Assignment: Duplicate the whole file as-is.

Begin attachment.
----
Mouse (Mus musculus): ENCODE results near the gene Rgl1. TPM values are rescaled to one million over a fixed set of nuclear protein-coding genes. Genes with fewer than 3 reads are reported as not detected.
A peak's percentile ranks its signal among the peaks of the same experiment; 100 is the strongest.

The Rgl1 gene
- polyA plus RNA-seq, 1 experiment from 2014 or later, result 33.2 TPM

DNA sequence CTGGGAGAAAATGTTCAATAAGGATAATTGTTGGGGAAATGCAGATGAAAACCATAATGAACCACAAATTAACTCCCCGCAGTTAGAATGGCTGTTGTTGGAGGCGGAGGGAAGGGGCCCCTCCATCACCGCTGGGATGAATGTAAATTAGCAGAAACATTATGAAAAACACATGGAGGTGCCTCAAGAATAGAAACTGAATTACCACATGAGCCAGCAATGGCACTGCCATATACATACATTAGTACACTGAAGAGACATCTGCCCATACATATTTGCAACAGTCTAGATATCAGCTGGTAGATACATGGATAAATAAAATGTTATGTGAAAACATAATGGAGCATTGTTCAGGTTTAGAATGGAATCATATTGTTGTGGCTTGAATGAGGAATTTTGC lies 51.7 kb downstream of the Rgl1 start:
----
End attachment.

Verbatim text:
Mouse (Mus musculus): ENCODE results near the gene Rgl1. TPM values are rescaled to one million over a fixed set of nuclear protein-coding genes. Genes with fewer than 3 reads are reported as not detected.
A peak's percentile ranks its signal among the peaks of the same experiment; 100 is the strongest.

The Rgl1 gene
- polyA plus RNA-seq, 1 experiment from 2014 or later, result 33.2 TPM

DNA sequence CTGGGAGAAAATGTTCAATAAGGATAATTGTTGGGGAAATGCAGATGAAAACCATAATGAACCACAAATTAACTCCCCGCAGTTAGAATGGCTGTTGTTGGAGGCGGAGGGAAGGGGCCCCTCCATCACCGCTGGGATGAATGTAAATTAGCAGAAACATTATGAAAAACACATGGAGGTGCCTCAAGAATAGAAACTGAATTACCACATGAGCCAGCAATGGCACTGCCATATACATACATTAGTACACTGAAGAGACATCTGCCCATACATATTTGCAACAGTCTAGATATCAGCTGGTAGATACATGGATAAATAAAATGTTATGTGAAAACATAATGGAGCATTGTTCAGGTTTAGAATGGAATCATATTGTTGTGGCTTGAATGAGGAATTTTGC lies 51.7 kb downstream of the Rgl1 start: